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I have come across a query like this in a database:

SELECT col_a
FROM my_table
WHERE
  nvl(col_b, 0) in
    nvl(nvl(:arg, col_b), 0)

This will return col_a from my table where:

  • col_b == :arg
  • or if :arg is null return the whole table

This seems like quite a convoluted way to return either or all the records matching the input argument or just selecting the whole table depending on the value of the input argument.

Is there any simpler way of achieving the same effect?

Also, I note that NVL is Oracle specific, is there any benefit of using it in this instance over COALESCE?

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1 Answer 1

up vote 6 down vote accepted

It is rather convoluted. I would prefer:

SELECT col_a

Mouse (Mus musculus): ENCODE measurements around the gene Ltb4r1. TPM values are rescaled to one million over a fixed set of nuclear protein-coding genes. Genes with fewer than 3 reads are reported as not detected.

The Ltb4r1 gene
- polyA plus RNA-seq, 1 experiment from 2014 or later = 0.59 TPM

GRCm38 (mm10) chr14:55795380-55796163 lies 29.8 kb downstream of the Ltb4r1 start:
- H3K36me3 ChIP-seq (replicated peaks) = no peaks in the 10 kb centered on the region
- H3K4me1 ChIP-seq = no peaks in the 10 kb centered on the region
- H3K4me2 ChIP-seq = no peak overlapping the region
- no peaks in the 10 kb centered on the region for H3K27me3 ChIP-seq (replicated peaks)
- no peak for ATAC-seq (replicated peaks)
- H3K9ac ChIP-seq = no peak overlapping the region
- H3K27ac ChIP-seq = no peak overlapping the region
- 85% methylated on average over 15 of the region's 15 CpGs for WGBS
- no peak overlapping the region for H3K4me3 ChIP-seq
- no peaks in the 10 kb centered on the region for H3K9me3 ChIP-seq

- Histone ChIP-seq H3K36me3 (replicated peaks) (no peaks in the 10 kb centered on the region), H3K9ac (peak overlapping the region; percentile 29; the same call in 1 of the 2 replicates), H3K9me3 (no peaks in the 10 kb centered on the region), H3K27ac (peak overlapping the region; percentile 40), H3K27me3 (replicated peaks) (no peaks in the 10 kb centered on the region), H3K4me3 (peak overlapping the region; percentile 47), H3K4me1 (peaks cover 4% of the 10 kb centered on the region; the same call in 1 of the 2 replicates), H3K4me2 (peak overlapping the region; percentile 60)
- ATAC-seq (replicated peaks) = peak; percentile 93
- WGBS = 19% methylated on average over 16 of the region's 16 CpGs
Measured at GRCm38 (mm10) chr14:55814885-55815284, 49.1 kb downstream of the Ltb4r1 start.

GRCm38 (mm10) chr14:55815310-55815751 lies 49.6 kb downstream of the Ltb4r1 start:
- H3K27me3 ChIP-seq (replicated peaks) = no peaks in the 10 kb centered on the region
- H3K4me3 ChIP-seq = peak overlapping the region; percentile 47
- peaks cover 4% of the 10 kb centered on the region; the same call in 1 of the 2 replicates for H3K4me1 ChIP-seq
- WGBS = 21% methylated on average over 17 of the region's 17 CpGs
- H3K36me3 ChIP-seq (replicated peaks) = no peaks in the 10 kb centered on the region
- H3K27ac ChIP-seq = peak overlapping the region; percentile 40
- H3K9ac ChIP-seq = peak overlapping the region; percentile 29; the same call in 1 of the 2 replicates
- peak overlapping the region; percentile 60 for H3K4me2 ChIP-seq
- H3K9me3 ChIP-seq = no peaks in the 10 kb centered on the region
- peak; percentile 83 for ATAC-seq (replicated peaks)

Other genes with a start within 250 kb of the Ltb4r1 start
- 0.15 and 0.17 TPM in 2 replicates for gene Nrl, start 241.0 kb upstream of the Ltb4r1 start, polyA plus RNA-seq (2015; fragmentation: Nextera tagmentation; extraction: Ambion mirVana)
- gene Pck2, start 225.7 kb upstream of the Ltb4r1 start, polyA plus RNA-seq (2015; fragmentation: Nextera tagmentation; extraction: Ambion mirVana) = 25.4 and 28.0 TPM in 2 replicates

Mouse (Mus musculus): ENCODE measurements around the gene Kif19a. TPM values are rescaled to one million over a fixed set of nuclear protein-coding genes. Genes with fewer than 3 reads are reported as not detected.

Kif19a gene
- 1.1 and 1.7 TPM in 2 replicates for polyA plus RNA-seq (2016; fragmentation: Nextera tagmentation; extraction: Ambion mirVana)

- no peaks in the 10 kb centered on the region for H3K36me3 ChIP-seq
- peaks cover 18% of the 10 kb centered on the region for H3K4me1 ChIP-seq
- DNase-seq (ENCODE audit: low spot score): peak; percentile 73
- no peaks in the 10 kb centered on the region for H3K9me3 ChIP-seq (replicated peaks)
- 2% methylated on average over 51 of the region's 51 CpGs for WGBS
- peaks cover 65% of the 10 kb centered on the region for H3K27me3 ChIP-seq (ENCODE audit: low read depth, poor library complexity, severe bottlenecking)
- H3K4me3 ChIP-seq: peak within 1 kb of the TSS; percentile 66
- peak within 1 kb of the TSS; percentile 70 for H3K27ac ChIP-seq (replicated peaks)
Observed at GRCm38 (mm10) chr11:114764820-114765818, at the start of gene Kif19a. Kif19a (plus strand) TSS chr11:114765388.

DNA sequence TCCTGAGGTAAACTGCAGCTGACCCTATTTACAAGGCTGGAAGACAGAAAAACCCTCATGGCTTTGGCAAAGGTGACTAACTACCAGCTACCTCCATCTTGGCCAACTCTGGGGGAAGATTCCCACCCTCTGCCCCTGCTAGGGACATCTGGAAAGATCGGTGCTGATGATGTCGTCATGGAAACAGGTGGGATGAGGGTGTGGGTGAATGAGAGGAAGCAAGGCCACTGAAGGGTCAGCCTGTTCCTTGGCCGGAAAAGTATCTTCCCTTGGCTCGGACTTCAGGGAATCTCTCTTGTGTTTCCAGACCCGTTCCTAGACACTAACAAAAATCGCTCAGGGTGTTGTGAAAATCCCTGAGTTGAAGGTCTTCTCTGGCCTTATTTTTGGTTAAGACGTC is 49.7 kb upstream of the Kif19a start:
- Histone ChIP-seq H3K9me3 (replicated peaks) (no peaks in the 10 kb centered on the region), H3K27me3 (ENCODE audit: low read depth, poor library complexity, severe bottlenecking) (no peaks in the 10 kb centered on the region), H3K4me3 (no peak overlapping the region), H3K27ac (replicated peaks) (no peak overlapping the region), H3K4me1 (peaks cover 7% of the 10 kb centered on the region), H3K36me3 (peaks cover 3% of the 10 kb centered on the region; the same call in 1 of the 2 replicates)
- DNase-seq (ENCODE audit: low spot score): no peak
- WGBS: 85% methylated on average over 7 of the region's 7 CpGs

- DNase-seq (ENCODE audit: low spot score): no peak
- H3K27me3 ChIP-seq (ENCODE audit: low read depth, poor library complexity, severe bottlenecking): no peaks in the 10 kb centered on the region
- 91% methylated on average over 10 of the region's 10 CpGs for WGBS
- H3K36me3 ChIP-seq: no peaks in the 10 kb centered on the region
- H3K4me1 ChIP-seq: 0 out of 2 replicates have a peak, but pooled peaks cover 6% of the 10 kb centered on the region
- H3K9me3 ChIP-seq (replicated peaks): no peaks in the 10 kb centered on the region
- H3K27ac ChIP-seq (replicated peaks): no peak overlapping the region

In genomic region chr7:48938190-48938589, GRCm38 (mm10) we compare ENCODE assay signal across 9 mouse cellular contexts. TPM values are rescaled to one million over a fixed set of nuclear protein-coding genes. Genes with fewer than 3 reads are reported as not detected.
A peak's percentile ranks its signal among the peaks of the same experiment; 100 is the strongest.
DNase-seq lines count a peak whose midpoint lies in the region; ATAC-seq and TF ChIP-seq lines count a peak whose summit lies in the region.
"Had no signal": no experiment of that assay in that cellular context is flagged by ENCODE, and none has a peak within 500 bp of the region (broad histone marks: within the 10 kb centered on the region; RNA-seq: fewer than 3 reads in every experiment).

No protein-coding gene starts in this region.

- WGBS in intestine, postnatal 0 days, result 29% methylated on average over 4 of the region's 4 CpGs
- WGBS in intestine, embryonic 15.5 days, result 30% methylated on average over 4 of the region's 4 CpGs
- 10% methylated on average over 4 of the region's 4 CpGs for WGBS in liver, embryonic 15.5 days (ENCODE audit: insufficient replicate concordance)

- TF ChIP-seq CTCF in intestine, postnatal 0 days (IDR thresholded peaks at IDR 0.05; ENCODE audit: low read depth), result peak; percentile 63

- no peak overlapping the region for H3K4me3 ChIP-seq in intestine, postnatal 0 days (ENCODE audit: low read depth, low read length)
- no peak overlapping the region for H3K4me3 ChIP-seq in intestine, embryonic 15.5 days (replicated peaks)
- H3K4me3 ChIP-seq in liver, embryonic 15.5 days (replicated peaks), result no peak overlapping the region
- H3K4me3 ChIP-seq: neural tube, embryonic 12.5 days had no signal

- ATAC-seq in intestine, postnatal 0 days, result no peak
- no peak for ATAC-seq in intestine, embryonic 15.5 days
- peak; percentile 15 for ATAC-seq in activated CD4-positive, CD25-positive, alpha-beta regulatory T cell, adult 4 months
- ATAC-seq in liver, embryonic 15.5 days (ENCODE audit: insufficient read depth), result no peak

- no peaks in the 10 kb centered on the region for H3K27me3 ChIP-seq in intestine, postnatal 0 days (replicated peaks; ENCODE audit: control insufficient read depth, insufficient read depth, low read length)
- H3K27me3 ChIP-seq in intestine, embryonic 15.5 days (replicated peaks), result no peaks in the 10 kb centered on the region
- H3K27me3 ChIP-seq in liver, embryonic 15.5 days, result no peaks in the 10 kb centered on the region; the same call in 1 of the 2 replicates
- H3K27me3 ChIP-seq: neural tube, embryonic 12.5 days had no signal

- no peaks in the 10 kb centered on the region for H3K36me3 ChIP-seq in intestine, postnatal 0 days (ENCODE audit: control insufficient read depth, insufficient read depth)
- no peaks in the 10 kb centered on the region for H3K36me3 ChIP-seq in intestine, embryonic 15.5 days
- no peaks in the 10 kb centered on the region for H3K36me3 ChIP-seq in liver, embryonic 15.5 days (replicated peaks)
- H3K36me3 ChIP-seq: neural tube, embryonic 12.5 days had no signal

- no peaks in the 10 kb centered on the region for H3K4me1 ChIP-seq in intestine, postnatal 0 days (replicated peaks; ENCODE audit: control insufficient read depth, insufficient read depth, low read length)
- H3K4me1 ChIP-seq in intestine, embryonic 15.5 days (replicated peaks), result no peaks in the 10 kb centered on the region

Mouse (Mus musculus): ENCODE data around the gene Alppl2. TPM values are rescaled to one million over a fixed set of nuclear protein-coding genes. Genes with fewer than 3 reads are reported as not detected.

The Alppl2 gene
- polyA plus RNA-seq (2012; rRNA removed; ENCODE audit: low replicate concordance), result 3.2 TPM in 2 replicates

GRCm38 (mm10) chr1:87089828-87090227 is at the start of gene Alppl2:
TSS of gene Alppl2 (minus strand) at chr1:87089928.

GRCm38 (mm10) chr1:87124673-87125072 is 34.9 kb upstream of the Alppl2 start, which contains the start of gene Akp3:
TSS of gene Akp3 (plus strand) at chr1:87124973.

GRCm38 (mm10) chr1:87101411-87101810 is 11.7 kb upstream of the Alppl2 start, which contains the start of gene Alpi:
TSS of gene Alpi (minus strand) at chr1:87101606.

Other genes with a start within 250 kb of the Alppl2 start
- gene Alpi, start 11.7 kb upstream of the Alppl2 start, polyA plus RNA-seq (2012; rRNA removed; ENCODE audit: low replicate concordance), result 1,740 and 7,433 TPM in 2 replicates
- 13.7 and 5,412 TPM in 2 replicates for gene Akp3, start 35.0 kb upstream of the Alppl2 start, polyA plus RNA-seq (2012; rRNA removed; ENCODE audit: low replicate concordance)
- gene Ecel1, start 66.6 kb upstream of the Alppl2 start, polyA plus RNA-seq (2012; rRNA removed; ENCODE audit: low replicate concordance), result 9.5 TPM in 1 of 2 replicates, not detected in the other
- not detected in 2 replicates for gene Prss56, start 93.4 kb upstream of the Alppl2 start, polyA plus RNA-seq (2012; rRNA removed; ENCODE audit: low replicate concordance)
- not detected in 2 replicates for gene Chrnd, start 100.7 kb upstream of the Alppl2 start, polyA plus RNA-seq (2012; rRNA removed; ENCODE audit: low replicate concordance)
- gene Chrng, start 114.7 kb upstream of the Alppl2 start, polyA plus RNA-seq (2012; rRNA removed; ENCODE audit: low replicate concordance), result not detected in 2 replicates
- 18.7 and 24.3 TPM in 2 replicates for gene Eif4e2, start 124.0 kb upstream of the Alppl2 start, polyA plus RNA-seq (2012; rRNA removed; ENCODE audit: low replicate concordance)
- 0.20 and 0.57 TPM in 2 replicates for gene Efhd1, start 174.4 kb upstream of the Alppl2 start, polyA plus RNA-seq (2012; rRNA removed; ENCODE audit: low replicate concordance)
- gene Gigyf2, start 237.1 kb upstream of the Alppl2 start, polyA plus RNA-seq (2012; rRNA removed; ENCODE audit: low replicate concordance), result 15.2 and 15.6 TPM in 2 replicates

FROM my_table
WHERE (col_b = :arg OR :arg IS NULL) 

There is no benefit of NVL over COALESCE, in fact the reverse. However, NVL has been around longer in Oracle (and is shorter to type) and hence tends to get used more.

EDIT: Actually, my answer doesn't do quite the same as the original SQL, which I suspect was wrong: if :arg = 0 then the original SQL will return rows where col_b is null or 0!

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Ah yes, I see there is a possible bug hidden away in the code I posted. I will have to check that out... I hope there is not some situation where 0 is a magic value and is equivalent to null for this column. Also, your answer is so clear and obvious. I forgot to think about the WHERE clause as a predicate. –  Christopher Howlin Jul 27 '11 at 11:58

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